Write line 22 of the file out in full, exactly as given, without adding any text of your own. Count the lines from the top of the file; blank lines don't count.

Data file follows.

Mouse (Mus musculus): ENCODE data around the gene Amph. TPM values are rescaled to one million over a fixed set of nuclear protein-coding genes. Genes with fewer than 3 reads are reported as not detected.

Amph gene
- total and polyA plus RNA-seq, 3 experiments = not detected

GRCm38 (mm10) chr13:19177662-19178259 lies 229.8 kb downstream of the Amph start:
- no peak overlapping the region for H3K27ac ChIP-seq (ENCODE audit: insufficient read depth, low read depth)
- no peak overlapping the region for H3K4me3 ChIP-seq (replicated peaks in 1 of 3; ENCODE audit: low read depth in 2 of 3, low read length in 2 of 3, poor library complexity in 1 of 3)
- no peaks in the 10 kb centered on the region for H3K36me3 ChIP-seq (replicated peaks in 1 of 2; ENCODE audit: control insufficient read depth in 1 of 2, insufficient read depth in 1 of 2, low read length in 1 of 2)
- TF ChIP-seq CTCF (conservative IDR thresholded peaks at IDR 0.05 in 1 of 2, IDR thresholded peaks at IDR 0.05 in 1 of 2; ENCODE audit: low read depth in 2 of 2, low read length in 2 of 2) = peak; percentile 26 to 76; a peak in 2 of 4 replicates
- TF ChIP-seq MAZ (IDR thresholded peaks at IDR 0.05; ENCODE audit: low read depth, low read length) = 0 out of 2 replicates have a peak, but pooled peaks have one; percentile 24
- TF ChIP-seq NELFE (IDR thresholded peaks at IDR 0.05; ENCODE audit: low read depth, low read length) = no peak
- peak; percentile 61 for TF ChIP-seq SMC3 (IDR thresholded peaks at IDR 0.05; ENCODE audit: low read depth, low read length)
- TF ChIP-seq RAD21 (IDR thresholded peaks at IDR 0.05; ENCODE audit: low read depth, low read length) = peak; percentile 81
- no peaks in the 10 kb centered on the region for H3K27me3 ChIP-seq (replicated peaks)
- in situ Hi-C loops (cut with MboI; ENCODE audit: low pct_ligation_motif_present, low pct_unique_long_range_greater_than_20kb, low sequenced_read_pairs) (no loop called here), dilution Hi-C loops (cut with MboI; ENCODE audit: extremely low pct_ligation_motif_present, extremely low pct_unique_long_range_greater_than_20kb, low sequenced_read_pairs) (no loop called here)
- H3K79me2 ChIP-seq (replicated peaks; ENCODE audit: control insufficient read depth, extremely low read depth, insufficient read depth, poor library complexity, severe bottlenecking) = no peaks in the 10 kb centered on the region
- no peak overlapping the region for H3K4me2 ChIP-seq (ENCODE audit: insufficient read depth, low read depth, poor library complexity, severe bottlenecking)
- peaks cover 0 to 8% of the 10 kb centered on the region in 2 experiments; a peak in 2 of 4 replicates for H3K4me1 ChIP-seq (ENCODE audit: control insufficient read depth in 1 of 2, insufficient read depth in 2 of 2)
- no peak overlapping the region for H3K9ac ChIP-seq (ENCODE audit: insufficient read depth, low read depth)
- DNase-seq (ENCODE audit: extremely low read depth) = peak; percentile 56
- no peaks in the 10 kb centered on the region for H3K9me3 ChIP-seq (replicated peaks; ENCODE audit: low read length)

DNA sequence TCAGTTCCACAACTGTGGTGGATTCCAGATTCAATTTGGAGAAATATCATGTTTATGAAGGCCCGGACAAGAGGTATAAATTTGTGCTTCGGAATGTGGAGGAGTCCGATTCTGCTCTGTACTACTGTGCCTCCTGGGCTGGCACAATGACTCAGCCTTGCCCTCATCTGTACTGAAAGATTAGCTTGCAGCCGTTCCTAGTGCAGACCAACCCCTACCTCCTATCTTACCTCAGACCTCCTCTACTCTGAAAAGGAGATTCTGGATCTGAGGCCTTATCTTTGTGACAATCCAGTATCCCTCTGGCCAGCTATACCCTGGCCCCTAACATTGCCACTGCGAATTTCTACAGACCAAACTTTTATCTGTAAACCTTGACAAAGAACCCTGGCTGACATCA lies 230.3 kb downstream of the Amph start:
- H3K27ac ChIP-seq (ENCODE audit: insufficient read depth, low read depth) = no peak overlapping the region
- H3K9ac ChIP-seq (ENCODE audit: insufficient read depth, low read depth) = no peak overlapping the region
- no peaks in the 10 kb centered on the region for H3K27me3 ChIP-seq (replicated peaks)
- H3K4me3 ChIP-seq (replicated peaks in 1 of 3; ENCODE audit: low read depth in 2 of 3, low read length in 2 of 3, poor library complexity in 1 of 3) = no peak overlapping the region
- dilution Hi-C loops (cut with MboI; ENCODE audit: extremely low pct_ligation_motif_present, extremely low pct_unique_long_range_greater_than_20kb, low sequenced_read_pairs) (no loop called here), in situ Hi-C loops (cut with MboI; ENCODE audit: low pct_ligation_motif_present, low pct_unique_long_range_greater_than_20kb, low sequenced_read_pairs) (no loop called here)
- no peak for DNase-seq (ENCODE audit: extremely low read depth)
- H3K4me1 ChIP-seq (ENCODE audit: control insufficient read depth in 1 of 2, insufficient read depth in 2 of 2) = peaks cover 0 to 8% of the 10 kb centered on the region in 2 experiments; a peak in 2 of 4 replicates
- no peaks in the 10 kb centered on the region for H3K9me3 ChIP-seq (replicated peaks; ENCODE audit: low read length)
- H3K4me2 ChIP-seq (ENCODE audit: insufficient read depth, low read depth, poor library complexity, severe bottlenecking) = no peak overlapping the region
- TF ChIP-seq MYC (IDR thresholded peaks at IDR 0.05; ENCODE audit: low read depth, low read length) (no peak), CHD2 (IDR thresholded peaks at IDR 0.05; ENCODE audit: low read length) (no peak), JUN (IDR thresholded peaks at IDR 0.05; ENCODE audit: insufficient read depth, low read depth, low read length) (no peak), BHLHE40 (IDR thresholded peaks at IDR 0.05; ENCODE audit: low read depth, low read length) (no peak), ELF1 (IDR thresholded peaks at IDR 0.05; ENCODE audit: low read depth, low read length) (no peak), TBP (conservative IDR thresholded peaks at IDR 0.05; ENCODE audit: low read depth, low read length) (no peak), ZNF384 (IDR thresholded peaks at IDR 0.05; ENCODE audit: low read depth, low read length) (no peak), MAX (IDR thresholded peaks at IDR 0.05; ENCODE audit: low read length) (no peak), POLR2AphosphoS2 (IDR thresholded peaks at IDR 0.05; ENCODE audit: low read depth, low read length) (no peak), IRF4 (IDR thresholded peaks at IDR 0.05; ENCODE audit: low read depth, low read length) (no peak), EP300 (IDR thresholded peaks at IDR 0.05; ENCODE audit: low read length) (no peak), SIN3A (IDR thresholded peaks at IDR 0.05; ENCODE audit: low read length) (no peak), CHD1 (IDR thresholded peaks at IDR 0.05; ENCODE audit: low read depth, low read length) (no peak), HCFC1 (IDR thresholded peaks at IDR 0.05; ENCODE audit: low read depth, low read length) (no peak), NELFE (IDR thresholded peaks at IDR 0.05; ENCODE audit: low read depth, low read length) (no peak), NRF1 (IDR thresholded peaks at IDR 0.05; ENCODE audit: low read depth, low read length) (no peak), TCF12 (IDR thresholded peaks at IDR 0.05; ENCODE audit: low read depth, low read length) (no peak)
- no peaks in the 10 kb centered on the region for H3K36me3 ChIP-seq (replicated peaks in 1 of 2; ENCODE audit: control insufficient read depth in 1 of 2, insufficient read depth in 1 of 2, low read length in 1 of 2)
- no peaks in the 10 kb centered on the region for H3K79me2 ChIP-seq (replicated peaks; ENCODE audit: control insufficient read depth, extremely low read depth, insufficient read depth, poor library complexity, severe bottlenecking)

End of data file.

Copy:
- H3K27ac ChIP-seq (ENCODE audit: insufficient read depth, low read depth) = no peak overlapping the region